One of the raffle prizes at our launch party with be Cinema Femme founder Rebecca Martin’s personal collection of Criterion Collection films.
Here, Rebecca writes about what each film means to her.
1. “The Virgin Suicides” (1999), directed by Sofia Coppola
“As expressed in my personal essay in the inaugural Issue, I am enchanted with the cinematic details and atmosphere Sofia Coppola creates as a director in all of her films. After seeing ‘Lost in Translation’ and later ‘The Virgin Suicides,’ I fell in love with film and looked at films differently and more deeply.”
2. “Clouds of Sils Maria” (2014), directed by Olivier Assayas
“The film is layered and stems from Juliette Binoche’s character, Maria Enders. Maria goes through a midlife crisis/breakdown when transitioning to playing a new role as an older woman in a play, where many years before she played the young girl, who now will be played by Chloë Grace Moretz’s character Jo-Ann Ellis. Maria leans on Kristen Stewart’s character, Valentine, who plays her assistant, mostly for emotional support. Their relationship is very one-sided, and she uses Valentine as a soundboard during this process of uncovering her character.
The lines of the play and the spoken and unspoken dialogue between all three women start to mold into one as we get closer to the end of the movie. It’s brilliant to see this all unfold on-screen with the beautiful European backdrops.”
3. “Cameraperson” (2016), directed by Kirsten Johnson
“Kirsten Johnson brings beauty to all pieces of the world: a high school cheerleading team, a boxing match, her relationship with her mother during the last days of her life. Johnson tells her story through tying together her journey as a documentarian. This film is a labor of love, and you see it through every shot and snippet of edit.”
4. “Certain Women” (2016), directed by Kelly Reichardt
“Lily Gladstone says so much through her eyes and her love for Kristen Stewart’s character Elizabeth Travis. Lily Gladstone’s character has no name in the film and is credited as ‘the rancher,’ but her role is the heartbeat of the film, with a certain innocence of what it’s like to be a woman in love, and not in a conventional way.”
5. “Black Narcissus” (1947), directed by Michael Powell and Emeric Pressburger
“‘Black Narcissus’ portrays the madness behind the virtue. How being perfect, or trying to be perfect, and suppressing feelings of passion can come out in exotic and alarming ways in a foreign environment. I related with the female characters in this film as one who tried to live a ‘virtuous’ path, but realized that passion should not be neglected or suppressed.”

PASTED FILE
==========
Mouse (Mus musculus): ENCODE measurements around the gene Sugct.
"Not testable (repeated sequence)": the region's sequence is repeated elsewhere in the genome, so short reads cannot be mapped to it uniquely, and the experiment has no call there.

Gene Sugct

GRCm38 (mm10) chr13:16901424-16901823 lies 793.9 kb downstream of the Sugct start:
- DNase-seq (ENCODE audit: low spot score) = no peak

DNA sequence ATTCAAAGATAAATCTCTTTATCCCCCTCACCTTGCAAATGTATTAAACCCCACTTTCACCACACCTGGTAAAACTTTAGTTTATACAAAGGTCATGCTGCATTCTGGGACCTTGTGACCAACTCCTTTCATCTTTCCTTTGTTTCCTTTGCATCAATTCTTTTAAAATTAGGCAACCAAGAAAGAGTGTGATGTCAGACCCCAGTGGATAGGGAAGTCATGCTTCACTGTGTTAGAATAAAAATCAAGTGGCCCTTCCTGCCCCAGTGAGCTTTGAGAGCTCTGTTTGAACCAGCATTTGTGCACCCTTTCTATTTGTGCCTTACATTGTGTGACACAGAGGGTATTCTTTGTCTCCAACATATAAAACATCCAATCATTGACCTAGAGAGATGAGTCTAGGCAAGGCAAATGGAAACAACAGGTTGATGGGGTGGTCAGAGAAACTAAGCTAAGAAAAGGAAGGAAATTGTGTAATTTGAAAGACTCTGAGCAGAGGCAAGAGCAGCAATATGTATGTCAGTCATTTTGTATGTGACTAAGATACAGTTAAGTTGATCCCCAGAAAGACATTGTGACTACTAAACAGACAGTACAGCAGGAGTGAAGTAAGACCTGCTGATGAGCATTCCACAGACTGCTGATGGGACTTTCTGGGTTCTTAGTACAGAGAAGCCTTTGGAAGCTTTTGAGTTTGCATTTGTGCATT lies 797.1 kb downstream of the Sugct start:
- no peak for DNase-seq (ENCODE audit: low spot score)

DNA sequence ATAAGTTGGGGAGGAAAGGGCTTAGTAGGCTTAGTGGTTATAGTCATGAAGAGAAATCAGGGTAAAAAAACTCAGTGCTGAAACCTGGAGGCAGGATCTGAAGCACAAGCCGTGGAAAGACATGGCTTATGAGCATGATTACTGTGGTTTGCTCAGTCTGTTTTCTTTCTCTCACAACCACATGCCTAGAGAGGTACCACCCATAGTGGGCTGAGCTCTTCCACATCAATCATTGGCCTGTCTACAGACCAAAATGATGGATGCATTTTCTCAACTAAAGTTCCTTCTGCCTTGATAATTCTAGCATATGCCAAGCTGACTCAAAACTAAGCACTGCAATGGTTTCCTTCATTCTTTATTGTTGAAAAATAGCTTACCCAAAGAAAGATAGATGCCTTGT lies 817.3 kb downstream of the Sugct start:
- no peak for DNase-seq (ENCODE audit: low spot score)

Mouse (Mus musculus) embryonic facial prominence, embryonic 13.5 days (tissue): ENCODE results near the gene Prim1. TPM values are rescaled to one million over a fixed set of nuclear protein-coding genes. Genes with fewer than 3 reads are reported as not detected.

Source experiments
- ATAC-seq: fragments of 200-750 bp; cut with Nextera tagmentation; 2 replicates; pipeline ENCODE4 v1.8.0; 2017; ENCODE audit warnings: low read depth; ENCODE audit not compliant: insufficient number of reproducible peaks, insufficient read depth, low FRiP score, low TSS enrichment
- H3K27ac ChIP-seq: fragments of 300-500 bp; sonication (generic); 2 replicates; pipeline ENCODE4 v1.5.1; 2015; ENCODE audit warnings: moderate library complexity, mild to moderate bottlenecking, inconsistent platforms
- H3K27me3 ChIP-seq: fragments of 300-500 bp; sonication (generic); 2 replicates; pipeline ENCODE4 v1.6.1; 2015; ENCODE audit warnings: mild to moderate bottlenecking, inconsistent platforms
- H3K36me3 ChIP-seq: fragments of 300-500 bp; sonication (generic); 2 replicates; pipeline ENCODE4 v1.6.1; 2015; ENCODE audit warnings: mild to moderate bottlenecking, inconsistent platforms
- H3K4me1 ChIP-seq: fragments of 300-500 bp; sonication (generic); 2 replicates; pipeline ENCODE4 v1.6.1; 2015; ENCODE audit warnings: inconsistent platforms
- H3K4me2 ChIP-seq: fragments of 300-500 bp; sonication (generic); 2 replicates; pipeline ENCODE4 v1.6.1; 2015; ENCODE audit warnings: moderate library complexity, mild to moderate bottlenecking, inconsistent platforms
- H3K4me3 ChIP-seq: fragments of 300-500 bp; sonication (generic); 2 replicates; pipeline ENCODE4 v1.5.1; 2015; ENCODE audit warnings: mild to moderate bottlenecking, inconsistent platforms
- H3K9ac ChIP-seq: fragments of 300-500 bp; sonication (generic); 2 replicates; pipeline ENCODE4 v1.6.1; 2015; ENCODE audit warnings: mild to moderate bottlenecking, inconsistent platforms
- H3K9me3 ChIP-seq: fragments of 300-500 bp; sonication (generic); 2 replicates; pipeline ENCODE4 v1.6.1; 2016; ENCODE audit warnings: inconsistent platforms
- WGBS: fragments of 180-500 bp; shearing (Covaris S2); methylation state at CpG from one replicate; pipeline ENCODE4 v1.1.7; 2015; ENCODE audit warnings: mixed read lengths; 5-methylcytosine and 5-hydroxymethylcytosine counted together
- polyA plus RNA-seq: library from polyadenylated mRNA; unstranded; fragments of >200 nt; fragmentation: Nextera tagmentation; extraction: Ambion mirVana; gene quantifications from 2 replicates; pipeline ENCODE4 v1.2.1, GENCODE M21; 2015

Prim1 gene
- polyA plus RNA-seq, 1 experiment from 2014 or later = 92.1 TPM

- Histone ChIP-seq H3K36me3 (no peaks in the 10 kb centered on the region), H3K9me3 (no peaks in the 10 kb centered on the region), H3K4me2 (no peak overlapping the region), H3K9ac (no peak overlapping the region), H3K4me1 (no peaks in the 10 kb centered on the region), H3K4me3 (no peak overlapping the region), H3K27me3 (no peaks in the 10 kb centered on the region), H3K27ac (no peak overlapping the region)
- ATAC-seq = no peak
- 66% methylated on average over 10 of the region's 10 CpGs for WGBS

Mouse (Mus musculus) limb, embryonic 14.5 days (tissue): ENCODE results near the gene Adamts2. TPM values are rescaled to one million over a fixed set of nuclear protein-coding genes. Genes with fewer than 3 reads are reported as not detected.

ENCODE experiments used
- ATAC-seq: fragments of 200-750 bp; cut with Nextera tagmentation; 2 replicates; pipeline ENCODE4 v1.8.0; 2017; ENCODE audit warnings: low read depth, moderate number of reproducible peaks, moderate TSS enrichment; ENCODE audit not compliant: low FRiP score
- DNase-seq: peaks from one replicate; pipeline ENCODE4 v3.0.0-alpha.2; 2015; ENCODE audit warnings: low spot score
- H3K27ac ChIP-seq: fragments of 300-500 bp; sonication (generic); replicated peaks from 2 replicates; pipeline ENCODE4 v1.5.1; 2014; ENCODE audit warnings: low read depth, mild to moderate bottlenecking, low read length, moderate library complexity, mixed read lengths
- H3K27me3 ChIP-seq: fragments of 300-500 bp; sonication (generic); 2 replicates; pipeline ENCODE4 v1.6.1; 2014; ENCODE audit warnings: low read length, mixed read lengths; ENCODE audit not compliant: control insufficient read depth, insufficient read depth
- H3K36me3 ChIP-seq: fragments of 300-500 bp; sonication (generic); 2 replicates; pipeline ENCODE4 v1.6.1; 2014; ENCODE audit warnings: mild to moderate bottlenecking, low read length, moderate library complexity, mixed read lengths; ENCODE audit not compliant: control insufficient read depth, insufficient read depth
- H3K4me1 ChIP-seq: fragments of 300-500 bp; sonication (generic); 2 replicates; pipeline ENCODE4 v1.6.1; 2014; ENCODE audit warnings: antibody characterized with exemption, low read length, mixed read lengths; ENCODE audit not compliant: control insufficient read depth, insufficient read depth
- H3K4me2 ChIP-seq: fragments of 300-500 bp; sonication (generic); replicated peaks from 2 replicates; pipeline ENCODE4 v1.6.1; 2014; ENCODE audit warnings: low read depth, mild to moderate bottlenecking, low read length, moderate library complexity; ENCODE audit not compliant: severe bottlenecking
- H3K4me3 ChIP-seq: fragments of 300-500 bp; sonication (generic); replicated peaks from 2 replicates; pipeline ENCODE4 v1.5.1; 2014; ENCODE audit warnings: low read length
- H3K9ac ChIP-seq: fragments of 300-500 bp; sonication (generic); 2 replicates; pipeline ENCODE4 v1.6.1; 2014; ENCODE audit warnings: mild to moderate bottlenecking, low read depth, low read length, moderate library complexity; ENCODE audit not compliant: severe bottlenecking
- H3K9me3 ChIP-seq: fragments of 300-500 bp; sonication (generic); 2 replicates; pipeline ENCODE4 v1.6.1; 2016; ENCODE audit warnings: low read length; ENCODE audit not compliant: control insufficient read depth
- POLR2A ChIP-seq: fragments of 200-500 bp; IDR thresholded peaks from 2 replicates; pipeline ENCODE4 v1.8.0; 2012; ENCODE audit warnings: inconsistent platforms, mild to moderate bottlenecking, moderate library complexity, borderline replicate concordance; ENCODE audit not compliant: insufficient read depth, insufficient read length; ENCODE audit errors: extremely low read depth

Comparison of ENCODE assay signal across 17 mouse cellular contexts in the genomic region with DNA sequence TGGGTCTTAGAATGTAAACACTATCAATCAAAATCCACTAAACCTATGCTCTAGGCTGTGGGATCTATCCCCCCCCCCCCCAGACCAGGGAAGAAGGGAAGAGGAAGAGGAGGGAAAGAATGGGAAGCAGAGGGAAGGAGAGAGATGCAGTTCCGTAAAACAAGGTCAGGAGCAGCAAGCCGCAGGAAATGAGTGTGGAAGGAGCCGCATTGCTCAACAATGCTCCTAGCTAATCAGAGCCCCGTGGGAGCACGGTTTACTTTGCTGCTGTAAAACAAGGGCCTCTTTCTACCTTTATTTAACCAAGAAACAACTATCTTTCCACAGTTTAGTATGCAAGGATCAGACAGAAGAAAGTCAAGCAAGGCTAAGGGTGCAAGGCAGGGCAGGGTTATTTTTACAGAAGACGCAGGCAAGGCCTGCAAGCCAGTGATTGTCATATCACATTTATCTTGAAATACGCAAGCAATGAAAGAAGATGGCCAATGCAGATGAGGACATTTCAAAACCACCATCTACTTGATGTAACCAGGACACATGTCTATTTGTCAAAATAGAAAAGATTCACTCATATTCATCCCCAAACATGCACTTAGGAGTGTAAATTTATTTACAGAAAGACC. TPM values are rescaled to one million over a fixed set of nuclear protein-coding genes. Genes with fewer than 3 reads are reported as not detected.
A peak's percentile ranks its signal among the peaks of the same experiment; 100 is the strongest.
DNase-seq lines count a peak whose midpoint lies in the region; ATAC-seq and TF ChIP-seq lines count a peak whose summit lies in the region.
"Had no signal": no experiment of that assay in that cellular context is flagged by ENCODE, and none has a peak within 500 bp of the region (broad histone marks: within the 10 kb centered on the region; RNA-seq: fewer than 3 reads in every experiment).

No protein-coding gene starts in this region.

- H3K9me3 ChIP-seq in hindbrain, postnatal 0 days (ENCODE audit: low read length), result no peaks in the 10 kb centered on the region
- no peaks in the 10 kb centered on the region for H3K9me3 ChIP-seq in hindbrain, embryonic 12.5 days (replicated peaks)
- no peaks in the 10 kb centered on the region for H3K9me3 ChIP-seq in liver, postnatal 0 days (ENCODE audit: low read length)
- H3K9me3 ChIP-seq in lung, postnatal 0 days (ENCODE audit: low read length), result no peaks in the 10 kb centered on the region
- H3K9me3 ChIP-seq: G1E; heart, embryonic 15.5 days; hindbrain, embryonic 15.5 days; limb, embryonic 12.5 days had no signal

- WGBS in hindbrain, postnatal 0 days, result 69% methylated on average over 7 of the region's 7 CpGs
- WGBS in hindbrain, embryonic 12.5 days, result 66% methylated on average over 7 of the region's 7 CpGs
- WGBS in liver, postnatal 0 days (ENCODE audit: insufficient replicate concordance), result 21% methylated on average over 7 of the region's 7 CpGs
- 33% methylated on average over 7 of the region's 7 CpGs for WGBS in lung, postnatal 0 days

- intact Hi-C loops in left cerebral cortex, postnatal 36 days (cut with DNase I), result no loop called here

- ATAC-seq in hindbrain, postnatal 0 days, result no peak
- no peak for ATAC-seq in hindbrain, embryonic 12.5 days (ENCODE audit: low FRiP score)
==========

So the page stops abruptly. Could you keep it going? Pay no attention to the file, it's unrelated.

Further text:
6. “Ratcatcher” (1999), directed by Lynne Ramsay
“Lynne Ramsay’s films are not easy to watch—for example, her latest film that came out this year, ‘You Were Never Really Here,’ starring Joaquin Phoenix. But what I like about Ramsay’s films is that they are poetically beautiful even through the darkest of subjects.”
7. “The Rose” (1979), directed by Mark Rydell
“Bette Midler was not an actress before she starred in ‘The Rose,’ not really—she was a singer, a musician. What you see through her performance as Mary Rose Foster is raw talent, accompanied by cinematographer Vilmos Zsigmond, who creates the colorful lens to the character’s many moods. ‘The Rose’ raised the bar high for the musician biopic genre through the rawness of talent and cinematic story.”
8. “Carnival of Souls” (1962), directed by Herk Harvey
“‘Carnival of Souls’ is a beauty to watch. The acting is not what drew me to the film. What drew me in was Candace Hilligoss’s character Mary Henry—her character reminded me of what it feels like to be invisible and unheard, no matter how loud you yell Maybe that was one reason why I started Cinema Femme magazine—to give a voice to women whose voices have not been heard.”
9. “Autumn Sonata” (1978), directed by Ingmar Bergman
“For me, this film revolves all around one scene: the scene where the mother and daughter, played by Ingrid Bergman (mother) and Liv Ullmann (daughter), are sitting together playing piano, a Chopin piece. Bergman’s character Charlotte was a concert pianist who led a life focused on her career, leaving her daughter Eva (Ullman) for most of her formative years. We see Eva’s vulnerability as she plays for her mother as an adult—her notes are full of beauty, a bit messy, but your heart breaks as you listen to the notes.
Charlotte’s notes are cold and calculated. While she plays, Eva stares at her mother like she is miles away, when she is actually sitting right next to her. The ice-cold barrier and proverbial distance between Eva and Charlotte sets the tone of the dysfunction that carries on for the rest of the film.”
10. “McCabe & Mrs. Miller” (1971), directed by Robert Altman
“I’m always drawn to strong female characters. Mrs. Miller, played by Julie Christie, plays a businesswoman, well, a madam, always thinking about how she can build her prostitute business. She’s an entrepreneur in her own right. In a western town, she locks ties with McCabe (Warren Beatty), who becomes the connector to the customers (mining men in the town) and the property (a Presbyterian church). She is a hustler and finds a great partner with McCabe. I love the dynamic between Christie and Beatty.”